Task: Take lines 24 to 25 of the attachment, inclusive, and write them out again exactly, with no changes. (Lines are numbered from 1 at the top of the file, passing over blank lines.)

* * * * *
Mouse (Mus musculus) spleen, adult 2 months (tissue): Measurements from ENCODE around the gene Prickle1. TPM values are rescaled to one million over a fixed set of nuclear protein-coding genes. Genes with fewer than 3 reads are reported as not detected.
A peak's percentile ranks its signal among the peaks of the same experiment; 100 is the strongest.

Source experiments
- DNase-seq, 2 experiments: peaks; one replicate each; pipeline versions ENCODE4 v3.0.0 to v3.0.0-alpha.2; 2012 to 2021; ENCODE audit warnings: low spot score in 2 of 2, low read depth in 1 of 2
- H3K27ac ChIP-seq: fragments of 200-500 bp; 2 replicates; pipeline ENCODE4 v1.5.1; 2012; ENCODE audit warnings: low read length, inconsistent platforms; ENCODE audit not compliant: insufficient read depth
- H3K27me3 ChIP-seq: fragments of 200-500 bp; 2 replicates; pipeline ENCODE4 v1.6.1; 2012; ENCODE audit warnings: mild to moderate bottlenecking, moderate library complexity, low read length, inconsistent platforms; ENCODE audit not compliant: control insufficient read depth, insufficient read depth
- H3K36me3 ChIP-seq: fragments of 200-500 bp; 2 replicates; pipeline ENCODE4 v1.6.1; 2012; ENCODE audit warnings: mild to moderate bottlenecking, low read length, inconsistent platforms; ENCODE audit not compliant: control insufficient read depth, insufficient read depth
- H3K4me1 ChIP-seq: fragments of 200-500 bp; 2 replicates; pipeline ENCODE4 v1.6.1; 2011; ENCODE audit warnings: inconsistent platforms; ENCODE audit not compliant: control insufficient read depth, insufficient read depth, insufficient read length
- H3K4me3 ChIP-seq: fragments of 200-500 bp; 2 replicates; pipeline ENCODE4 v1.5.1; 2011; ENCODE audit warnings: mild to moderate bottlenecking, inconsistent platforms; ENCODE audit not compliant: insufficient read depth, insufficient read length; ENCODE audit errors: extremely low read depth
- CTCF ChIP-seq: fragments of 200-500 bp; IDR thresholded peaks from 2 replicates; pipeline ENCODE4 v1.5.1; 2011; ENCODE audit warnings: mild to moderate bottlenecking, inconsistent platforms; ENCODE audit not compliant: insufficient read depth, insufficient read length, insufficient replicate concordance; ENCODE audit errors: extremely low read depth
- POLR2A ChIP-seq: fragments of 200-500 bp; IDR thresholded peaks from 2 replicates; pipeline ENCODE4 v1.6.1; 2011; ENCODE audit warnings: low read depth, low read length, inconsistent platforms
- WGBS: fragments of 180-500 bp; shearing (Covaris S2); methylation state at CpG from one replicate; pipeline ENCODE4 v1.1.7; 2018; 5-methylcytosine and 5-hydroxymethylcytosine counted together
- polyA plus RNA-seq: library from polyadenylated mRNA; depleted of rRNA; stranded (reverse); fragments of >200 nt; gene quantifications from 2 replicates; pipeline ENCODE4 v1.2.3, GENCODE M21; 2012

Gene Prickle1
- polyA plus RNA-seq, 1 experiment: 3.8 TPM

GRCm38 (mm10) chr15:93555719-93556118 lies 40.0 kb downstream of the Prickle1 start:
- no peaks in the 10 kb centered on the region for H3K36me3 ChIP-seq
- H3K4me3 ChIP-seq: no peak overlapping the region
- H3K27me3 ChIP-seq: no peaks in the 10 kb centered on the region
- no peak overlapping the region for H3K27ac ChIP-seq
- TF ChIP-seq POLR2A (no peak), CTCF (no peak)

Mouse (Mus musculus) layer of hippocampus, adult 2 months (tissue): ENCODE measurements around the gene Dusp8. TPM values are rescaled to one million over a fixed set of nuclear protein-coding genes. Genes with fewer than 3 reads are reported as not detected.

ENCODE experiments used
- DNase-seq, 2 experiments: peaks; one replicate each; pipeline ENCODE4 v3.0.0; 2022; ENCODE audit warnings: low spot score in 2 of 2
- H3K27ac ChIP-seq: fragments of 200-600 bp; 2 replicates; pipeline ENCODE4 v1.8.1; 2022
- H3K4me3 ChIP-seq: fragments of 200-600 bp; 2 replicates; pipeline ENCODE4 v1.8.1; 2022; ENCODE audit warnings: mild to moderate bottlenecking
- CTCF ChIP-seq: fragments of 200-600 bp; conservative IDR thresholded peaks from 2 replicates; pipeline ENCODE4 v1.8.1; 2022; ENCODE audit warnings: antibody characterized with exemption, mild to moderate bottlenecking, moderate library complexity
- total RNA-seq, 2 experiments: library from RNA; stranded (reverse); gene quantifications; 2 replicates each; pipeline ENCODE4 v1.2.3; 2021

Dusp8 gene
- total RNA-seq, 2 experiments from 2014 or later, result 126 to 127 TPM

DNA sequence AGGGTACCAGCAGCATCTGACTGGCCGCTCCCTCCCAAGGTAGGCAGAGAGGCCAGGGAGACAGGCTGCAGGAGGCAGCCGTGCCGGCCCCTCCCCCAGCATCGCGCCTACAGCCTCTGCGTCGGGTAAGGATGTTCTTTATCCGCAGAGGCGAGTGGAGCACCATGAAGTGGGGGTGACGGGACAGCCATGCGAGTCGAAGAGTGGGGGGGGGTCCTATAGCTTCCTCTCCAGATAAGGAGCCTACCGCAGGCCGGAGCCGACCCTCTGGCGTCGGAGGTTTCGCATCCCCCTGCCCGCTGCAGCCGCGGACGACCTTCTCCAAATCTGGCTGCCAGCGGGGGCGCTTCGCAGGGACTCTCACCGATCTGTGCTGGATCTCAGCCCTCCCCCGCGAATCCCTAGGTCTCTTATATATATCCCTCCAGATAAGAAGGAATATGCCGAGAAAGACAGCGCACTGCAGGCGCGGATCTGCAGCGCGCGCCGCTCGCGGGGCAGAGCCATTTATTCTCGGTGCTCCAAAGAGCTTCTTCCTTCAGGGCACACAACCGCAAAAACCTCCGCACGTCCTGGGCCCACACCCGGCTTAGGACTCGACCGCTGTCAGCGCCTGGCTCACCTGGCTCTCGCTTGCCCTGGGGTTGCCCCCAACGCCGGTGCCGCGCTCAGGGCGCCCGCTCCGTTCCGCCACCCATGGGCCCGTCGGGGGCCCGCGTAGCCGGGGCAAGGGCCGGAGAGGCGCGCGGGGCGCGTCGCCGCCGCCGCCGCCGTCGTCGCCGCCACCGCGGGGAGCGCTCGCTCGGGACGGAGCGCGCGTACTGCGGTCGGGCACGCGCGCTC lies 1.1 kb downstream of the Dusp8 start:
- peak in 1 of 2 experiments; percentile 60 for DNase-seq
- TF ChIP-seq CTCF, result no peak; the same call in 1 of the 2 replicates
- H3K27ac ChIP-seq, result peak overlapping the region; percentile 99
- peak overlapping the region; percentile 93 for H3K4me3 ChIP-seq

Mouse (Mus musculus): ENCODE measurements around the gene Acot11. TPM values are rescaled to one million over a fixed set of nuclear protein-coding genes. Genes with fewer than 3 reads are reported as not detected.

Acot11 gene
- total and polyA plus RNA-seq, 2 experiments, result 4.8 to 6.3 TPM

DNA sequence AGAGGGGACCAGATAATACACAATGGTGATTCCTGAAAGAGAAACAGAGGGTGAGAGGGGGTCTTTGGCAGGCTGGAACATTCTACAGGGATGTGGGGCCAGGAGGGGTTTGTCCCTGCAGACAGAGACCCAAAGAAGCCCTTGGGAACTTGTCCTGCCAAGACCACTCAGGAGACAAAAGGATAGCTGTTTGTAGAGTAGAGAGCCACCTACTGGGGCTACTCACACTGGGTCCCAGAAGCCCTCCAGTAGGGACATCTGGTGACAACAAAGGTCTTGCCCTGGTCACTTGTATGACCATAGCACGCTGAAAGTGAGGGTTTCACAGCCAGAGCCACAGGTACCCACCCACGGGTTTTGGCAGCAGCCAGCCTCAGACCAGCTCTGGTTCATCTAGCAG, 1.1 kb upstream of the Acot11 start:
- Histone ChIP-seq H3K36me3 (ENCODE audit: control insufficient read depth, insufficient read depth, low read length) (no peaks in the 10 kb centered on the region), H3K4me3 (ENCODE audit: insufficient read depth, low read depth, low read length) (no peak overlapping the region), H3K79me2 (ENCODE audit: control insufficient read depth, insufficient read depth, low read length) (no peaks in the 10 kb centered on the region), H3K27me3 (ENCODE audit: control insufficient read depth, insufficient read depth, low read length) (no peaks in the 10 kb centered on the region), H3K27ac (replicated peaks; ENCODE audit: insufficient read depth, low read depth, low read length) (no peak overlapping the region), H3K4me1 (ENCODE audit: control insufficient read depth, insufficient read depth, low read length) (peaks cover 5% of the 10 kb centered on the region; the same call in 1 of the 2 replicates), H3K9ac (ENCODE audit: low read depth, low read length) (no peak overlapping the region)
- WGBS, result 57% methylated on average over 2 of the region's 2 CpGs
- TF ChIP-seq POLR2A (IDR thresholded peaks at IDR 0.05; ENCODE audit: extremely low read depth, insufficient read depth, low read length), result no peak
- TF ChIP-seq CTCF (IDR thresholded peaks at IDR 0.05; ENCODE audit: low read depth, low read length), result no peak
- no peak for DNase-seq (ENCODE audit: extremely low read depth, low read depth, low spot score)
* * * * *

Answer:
- DNase-seq, 2 experiments: peaks; one replicate each; pipeline ENCODE4 v3.0.0; 2022; ENCODE audit warnings: low spot score in 2 of 2
- H3K27ac ChIP-seq: fragments of 200-600 bp; 2 replicates; pipeline ENCODE4 v1.8.1; 2022